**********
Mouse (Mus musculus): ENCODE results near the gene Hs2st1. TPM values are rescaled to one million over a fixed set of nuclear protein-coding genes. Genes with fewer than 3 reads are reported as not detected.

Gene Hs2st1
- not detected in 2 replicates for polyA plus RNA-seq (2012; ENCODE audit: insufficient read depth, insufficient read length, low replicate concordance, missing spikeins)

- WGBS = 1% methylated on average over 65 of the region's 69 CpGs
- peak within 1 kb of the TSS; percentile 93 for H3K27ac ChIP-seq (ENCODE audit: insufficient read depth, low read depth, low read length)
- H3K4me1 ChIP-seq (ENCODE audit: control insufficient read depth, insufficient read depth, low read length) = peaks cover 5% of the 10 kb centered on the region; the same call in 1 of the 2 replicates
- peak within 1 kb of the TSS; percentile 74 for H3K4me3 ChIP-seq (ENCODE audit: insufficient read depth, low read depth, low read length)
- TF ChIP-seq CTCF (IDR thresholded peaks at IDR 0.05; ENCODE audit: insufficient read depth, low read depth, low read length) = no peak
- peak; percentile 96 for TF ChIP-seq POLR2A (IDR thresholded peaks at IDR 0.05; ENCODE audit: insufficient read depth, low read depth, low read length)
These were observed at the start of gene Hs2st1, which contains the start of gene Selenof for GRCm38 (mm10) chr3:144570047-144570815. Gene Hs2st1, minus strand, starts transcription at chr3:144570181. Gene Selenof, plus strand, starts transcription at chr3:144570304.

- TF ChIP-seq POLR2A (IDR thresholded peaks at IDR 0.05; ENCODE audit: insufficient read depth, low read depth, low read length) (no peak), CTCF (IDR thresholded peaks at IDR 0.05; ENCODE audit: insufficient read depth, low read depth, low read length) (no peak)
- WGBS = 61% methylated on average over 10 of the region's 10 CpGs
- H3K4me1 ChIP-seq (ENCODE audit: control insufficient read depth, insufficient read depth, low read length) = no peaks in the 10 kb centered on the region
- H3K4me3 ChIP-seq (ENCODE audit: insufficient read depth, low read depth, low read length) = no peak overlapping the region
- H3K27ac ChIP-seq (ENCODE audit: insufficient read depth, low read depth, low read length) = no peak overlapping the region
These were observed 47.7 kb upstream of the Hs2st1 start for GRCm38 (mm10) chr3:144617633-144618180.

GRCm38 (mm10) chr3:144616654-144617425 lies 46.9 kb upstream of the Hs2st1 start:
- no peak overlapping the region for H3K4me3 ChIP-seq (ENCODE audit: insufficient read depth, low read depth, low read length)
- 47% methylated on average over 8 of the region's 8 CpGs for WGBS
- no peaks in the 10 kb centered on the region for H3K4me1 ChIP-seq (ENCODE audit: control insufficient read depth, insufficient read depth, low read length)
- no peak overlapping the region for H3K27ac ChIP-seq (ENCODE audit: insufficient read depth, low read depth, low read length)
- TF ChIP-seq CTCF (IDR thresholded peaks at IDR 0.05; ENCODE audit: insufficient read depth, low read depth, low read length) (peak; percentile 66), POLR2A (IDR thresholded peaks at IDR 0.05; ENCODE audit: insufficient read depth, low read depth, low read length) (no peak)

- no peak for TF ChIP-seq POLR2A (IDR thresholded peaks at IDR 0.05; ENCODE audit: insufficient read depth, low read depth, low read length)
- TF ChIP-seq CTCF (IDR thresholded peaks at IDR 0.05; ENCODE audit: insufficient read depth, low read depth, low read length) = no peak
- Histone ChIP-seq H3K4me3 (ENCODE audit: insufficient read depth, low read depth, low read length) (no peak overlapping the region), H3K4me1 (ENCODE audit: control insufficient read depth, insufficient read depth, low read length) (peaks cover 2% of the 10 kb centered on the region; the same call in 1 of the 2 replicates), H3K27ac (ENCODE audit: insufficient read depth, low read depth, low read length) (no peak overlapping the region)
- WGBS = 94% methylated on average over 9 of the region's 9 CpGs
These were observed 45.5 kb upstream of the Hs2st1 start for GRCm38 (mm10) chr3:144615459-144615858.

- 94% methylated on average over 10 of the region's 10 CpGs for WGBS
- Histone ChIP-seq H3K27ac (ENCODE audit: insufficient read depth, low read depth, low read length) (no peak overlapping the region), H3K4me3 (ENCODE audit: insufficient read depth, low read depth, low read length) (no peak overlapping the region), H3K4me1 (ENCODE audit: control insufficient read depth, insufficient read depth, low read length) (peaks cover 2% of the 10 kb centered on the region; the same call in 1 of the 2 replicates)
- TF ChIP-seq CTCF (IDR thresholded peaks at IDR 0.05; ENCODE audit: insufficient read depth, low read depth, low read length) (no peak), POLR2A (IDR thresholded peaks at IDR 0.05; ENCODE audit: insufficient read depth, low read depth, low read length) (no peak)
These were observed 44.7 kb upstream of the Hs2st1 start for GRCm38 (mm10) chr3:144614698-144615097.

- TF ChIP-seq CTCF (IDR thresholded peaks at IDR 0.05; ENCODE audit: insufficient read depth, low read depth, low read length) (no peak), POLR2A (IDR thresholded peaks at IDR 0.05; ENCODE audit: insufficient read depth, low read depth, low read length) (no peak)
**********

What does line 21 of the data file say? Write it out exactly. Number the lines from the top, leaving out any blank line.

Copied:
- no peak overlapping the region for H3K27ac ChIP-seq (ENCODE audit: insufficient read depth, low read depth, low read length)